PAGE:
A new survey has revealed that 56.3 million adults, representing 64.1 per cent of the adult population, do not have bank accounts.
The survey carried out by Enhancing Financial Innovation and Access, an independent financial sector development organisation, showed that only 28.6 million people, representing 32.5 per cent of adult population have bank accounts.
The report, titled, ‘EFInA Access to Financial Services in Nigeria 2012 Survey,’ made available to our correspondent on Friday, showed that “62.6 per cent of adult males are unbanked while 72.8 per cent of adult females are unbanked.”
It also said 76.2 per cent of the rural population had no bank accounts.
According to the Chief Executive Officer, EfINA, Ms. Modupe Ladipo, the banked group refers to people that currently have access to or use a deposit money bank, in addition to having any of these products – ATM card, credit card, savings account, current account, fixed deposit account, mortgage, overdraft, loan, and Islamic banking product.
Of the total adult population, 4.6 million adults, representing 5.2 per cent of the adult population, have a microfinance bank account.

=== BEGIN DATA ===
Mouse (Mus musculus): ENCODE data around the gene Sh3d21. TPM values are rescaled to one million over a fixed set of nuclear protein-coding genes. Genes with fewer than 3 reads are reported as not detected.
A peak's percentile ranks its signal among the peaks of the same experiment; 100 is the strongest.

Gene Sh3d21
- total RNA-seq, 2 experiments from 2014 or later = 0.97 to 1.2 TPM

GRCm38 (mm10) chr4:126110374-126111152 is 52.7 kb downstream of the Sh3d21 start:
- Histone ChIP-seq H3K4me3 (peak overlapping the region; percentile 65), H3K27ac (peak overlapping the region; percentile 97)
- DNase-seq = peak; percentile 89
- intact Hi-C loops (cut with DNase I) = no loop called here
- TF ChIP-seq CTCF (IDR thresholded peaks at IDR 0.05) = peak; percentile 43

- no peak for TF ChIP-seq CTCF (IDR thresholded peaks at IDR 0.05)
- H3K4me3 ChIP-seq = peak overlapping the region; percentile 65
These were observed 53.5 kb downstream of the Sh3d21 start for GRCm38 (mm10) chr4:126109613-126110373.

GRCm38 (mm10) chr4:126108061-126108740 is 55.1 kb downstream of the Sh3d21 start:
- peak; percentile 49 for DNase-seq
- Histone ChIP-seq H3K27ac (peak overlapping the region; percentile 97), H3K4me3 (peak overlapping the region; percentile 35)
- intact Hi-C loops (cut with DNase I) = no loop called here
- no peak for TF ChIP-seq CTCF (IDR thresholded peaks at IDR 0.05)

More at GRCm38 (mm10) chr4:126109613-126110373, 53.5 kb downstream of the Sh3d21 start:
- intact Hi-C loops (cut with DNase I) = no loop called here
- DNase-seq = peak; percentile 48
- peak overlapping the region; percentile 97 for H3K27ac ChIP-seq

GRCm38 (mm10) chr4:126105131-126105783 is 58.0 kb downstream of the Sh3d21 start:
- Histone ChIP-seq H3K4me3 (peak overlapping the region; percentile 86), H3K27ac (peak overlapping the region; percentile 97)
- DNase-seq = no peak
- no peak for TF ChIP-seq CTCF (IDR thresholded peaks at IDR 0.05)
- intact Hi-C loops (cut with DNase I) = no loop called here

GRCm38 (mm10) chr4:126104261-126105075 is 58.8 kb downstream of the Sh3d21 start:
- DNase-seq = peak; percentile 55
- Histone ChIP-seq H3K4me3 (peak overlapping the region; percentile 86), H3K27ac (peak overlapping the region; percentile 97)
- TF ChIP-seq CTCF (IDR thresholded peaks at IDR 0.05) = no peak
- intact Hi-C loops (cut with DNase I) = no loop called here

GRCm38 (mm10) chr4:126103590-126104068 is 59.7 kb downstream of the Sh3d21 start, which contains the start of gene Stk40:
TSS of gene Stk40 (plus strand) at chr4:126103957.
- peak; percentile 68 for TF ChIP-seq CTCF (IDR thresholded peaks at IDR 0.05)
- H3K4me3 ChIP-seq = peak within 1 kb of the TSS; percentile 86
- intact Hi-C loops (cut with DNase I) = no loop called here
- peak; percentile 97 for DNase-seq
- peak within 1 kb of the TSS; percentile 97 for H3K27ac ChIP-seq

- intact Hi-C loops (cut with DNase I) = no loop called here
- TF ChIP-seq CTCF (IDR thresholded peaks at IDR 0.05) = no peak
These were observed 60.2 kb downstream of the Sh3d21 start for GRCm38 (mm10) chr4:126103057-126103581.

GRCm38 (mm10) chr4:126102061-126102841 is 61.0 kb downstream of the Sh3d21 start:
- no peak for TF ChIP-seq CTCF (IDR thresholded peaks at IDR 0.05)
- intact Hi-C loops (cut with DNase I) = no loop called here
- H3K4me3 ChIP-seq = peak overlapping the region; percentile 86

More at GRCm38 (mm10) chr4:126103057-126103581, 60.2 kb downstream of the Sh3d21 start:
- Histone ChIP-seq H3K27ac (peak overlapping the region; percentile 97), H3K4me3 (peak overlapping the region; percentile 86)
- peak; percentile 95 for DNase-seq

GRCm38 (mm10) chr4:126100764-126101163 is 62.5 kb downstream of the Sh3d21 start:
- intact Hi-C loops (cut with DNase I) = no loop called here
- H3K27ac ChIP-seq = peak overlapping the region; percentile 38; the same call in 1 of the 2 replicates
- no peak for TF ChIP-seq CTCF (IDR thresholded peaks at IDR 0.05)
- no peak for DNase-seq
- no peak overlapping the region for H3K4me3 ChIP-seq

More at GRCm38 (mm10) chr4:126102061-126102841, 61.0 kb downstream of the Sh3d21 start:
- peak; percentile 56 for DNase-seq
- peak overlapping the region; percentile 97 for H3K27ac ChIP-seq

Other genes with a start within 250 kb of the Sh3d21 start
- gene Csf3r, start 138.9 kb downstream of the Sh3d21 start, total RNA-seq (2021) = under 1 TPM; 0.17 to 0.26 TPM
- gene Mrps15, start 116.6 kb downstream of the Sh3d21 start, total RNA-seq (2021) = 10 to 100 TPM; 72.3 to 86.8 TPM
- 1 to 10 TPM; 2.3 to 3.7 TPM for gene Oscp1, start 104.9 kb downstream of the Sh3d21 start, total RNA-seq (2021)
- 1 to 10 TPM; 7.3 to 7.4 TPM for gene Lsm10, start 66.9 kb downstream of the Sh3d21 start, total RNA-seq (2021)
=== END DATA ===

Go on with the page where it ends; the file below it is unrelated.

In a bid to increase the growth of financial inclusion in the country, the Governor, Central Bank of Nigeria, Mr. Lamido Sanusi said on Thursday that the regulator would issue the draft framework of agency banking in December.
Sanusi had said, “We are working on a number of things. For example, the number of agents, the relationship among the telecommunications companies and some other things. But by December, we should issue the draft framework.”
The CBN governor also said there had been some improvement in the move to drive financial inclusion but added that there was still a long way to go.
A previous survey by EfINA last year had indicated that 52.8 million of the country’s adult population saved money regularly. But the survey showed that only 20.5 million of the 52.8 million were doing so in banks.
This, according to experts, confirms a widely accepted industry statistics that there are about 22 million bank accounts in the country.
The report also found that majority of the 23.8 million people, who kept money at home, were doing so with friends, families or through informal society or village associations.
The report further revealed that the main reasons those people did not have bank accounts were irregular income, unemployment and distance to bank branches. It added that bank proximity was of great concern to the rural population.
AITEC, the organisers of West Africa’s Mobile Banking and Money Conference, also said that Nigeria’s unbanked rates were a reflection of Africa’s average, with only 20 per cent of African families having bank accounts.
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